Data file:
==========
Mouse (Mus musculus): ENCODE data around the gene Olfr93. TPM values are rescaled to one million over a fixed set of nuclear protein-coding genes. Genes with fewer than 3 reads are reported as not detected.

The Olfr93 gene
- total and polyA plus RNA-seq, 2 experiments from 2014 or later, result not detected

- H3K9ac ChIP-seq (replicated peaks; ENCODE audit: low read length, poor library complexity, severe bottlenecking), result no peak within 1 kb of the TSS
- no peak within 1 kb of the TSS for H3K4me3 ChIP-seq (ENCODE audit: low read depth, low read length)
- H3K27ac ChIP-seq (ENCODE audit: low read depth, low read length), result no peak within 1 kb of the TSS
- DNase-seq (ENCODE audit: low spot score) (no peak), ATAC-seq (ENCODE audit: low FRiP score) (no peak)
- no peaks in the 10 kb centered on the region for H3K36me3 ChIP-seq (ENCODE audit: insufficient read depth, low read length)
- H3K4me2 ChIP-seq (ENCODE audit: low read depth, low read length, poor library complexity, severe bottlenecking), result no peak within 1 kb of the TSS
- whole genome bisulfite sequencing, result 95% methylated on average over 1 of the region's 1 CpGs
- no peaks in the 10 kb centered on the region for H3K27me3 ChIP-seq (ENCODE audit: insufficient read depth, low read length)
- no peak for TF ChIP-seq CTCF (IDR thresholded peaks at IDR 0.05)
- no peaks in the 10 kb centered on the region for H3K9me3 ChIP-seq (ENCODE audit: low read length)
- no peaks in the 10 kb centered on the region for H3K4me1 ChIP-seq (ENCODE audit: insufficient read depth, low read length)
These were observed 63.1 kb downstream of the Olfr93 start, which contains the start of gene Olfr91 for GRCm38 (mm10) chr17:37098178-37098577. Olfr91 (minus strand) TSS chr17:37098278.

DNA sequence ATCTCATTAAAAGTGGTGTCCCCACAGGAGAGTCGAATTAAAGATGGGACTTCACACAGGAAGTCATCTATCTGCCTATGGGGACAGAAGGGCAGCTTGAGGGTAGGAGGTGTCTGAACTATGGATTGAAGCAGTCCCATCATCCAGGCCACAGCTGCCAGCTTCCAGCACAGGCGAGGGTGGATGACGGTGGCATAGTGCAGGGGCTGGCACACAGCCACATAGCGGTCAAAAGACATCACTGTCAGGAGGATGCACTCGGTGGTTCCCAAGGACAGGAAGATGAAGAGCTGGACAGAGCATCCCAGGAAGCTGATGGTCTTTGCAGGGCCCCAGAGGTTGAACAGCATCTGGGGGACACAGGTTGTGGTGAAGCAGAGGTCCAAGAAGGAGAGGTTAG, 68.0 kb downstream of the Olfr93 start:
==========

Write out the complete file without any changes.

Mouse (Mus musculus): ENCODE data around the gene Olfr93. TPM values are rescaled to one million over a fixed set of nuclear protein-coding genes. Genes with fewer than 3 reads are reported as not detected.

The Olfr93 gene
- total and polyA plus RNA-seq, 2 experiments from 2014 or later, result not detected

- H3K9ac ChIP-seq (replicated peaks; ENCODE audit: low read length, poor library complexity, severe bottlenecking), result no peak within 1 kb of the TSS
- no peak within 1 kb of the TSS for H3K4me3 ChIP-seq (ENCODE audit: low read depth, low read length)
- H3K27ac ChIP-seq (ENCODE audit: low read depth, low read length), result no peak within 1 kb of the TSS
- DNase-seq (ENCODE audit: low spot score) (no peak), ATAC-seq (ENCODE audit: low FRiP score) (no peak)
- no peaks in the 10 kb centered on the region for H3K36me3 ChIP-seq (ENCODE audit: insufficient read depth, low read length)
- H3K4me2 ChIP-seq (ENCODE audit: low read depth, low read length, poor library complexity, severe bottlenecking), result no peak within 1 kb of the TSS
- whole genome bisulfite sequencing, result 95% methylated on average over 1 of the region's 1 CpGs
- no peaks in the 10 kb centered on the region for H3K27me3 ChIP-seq (ENCODE audit: insufficient read depth, low read length)
- no peak for TF ChIP-seq CTCF (IDR thresholded peaks at IDR 0.05)
- no peaks in the 10 kb centered on the region for H3K9me3 ChIP-seq (ENCODE audit: low read length)
- no peaks in the 10 kb centered on the region for H3K4me1 ChIP-seq (ENCODE audit: insufficient read depth, low read length)
These were observed 63.1 kb downstream of the Olfr93 start, which contains the start of gene Olfr91 for GRCm38 (mm10) chr17:37098178-37098577. Olfr91 (minus strand) TSS chr17:37098278.

DNA sequence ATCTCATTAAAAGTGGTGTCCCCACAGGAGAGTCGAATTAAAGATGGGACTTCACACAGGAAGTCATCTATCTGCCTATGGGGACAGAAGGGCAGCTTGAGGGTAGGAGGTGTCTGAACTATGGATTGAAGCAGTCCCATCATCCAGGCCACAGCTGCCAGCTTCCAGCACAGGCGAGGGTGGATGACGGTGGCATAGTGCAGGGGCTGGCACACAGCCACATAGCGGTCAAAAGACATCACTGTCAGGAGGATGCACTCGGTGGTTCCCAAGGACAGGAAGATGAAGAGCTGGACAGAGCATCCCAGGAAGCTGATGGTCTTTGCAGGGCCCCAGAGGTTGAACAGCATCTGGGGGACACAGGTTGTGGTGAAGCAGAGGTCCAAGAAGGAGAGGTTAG, 68.0 kb downstream of the Olfr93 start: